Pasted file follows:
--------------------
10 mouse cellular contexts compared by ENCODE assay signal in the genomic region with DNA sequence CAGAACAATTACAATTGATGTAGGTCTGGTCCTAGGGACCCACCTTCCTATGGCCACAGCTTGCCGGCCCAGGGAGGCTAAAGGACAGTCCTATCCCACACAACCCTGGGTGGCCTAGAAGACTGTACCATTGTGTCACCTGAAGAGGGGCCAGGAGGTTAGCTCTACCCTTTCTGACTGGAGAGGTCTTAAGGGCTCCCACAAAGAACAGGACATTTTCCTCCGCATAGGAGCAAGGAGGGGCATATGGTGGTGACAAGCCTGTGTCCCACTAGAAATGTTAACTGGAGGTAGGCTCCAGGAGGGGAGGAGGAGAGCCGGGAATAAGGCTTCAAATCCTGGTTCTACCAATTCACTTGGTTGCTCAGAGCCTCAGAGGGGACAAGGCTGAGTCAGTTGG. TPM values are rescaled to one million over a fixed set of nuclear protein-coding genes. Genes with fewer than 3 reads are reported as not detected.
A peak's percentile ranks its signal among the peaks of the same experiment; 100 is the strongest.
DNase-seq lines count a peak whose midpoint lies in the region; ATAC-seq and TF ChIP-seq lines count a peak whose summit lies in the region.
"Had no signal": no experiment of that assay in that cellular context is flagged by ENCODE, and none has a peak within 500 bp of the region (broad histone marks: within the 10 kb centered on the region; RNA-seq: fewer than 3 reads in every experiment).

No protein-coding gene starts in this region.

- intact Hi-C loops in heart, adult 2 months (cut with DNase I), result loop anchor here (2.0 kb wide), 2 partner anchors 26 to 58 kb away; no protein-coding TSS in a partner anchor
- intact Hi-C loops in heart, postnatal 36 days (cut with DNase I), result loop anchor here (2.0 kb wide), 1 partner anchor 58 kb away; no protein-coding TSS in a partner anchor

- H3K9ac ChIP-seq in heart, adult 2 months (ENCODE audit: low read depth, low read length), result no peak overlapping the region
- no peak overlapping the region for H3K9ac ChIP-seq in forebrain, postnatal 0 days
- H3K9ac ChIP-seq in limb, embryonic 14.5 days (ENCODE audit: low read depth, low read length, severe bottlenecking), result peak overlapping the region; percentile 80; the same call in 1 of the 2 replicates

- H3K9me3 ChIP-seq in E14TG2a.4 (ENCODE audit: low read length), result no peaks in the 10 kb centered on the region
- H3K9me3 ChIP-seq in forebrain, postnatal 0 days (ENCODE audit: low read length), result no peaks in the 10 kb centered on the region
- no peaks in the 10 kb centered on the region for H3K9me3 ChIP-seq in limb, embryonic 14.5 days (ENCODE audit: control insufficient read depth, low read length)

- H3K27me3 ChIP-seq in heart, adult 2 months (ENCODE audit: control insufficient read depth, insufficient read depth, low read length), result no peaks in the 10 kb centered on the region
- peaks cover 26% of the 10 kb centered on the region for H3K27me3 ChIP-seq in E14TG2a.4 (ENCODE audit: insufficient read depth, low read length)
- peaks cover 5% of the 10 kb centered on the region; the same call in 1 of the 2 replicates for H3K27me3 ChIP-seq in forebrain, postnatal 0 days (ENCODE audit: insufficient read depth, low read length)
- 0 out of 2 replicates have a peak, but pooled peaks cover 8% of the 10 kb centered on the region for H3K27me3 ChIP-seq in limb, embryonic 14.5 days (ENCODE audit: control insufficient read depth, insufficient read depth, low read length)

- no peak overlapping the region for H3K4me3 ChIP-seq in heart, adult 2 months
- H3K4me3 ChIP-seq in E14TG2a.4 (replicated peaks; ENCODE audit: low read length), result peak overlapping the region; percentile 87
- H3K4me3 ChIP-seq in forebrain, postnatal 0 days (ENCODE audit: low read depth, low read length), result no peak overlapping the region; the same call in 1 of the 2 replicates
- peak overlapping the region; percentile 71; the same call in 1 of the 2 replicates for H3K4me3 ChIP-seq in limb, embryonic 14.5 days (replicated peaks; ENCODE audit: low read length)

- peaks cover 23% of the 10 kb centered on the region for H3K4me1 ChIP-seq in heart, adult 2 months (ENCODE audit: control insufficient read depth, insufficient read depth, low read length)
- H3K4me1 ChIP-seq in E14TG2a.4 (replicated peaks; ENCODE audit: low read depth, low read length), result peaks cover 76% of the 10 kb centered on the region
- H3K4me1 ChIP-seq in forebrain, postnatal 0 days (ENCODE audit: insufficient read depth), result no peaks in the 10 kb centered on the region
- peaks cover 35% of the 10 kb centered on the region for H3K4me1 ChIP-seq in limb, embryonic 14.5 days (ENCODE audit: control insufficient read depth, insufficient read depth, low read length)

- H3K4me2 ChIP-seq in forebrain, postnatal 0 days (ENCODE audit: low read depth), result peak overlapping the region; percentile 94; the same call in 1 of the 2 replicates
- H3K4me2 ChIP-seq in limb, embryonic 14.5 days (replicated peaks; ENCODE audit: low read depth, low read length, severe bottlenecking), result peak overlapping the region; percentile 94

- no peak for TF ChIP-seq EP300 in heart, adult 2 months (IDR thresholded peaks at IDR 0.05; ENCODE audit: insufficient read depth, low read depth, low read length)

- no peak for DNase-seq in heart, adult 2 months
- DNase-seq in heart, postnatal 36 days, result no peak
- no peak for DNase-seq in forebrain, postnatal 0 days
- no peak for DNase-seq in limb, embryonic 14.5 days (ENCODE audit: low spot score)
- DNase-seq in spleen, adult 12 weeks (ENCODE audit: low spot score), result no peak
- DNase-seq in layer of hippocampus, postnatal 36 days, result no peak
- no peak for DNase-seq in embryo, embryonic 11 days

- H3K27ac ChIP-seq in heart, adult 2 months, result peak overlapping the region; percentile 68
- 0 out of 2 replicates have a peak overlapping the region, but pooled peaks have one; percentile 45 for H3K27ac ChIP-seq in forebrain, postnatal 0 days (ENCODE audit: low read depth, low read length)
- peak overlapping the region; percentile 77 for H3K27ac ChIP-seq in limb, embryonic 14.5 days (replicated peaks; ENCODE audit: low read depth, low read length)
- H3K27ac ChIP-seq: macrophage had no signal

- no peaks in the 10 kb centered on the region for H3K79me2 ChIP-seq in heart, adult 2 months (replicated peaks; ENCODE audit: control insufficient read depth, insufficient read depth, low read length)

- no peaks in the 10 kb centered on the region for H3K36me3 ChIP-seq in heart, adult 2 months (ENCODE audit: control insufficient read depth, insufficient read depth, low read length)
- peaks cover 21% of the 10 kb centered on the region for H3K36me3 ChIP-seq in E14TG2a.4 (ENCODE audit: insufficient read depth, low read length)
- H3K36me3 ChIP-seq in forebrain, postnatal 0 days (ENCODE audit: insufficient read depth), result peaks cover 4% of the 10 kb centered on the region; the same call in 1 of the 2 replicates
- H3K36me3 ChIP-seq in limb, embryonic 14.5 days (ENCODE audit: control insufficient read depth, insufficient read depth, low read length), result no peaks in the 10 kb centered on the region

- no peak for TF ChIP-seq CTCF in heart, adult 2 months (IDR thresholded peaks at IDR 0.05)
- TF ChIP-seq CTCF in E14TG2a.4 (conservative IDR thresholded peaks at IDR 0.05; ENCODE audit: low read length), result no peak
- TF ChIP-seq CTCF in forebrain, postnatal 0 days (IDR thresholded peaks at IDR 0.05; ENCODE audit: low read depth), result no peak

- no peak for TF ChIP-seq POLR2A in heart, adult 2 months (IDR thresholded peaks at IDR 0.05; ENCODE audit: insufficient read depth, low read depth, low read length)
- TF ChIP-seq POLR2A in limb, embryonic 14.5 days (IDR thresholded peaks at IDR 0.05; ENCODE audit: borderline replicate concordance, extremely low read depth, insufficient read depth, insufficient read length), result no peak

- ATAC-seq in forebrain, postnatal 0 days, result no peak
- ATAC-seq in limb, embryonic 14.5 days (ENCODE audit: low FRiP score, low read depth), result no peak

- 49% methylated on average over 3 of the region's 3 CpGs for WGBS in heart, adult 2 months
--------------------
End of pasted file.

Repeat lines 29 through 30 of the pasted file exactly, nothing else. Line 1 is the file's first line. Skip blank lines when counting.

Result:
- no peak for DNase-seq in heart, adult 2 months
- DNase-seq in heart, postnatal 36 days, result no peak